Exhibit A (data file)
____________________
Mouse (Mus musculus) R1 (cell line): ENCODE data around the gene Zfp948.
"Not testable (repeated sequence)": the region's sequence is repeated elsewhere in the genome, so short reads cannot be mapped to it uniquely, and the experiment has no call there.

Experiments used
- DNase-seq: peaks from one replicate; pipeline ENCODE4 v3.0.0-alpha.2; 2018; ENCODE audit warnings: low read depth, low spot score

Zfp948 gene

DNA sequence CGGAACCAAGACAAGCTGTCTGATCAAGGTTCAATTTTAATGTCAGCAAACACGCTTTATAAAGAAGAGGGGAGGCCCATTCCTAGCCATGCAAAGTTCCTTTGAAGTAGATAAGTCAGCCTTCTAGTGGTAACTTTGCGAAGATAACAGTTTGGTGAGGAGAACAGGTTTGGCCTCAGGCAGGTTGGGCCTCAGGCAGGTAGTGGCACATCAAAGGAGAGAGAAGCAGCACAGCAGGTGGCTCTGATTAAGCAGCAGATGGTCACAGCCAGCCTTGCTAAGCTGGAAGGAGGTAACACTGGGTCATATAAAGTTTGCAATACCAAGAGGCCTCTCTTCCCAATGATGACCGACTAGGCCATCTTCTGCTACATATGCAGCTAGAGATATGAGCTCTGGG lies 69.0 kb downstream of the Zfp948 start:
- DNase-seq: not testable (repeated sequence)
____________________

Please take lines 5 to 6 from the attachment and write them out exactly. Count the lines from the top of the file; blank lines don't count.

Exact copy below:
Zfp948 gene

DNA sequence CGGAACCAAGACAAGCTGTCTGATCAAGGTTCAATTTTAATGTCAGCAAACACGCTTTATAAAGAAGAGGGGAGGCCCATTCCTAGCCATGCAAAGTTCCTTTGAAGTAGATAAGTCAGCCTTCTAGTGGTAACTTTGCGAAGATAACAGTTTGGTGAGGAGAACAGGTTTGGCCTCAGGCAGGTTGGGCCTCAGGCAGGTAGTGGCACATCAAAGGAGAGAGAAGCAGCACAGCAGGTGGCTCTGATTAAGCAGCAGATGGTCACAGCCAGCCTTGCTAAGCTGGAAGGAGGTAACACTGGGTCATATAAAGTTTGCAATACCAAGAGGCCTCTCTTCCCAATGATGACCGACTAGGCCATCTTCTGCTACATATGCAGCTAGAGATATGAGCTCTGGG lies 69.0 kb downstream of the Zfp948 start: